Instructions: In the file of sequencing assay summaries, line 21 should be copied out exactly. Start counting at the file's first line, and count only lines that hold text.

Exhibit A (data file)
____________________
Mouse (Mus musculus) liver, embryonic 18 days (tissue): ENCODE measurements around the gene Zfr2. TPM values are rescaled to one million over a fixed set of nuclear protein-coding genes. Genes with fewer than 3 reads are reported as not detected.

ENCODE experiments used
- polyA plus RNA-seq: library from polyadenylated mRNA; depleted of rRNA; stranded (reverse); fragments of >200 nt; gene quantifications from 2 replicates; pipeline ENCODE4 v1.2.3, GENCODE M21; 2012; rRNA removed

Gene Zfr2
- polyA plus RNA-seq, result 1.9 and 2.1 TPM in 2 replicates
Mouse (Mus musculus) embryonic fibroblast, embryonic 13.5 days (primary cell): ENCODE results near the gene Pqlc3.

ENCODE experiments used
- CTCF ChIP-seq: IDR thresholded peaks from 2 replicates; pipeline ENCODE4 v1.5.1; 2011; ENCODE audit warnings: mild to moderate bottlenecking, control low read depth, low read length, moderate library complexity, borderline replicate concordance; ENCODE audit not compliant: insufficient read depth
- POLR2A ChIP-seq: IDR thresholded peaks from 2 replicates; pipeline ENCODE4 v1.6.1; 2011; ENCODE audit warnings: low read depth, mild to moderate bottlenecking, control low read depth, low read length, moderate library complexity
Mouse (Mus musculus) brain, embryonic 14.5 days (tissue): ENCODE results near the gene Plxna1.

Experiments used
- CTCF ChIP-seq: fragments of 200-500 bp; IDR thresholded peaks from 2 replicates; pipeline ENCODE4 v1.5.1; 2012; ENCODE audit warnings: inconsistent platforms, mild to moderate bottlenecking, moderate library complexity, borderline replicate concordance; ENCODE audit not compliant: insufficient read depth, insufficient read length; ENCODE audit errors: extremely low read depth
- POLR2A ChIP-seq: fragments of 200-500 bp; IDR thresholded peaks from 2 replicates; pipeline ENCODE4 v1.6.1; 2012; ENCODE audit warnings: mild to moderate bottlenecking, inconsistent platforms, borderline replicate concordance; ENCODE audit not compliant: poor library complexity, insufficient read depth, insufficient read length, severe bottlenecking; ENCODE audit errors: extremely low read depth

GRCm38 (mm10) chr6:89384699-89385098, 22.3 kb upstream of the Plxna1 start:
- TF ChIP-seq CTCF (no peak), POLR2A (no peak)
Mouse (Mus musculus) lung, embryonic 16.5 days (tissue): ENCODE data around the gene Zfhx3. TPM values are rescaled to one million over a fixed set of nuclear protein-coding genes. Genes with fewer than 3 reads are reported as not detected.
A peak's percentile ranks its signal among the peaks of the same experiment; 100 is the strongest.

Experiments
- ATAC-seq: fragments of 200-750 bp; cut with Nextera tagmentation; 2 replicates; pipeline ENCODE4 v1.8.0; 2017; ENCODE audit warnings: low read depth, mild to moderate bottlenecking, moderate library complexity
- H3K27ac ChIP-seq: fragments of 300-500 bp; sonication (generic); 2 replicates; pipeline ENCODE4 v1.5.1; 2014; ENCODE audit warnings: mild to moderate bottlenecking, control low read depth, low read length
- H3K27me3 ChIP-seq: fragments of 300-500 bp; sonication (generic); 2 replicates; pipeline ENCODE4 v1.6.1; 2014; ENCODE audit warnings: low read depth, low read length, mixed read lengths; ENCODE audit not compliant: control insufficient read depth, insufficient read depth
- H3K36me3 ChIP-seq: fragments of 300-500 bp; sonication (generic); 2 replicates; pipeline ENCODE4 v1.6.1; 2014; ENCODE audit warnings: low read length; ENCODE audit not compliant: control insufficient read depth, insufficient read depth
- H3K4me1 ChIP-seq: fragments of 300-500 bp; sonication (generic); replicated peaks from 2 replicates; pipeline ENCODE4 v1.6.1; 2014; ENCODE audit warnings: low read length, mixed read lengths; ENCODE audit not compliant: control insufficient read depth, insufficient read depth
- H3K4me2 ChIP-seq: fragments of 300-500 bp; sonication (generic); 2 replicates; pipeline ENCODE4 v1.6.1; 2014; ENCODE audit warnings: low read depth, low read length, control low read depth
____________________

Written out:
- H3K27me3 ChIP-seq: fragments of 300-500 bp; sonication (generic); 2 replicates; pipeline ENCODE4 v1.6.1; 2014; ENCODE audit warnings: low read depth, low read length, mixed read lengths; ENCODE audit not compliant: control insufficient read depth, insufficient read depth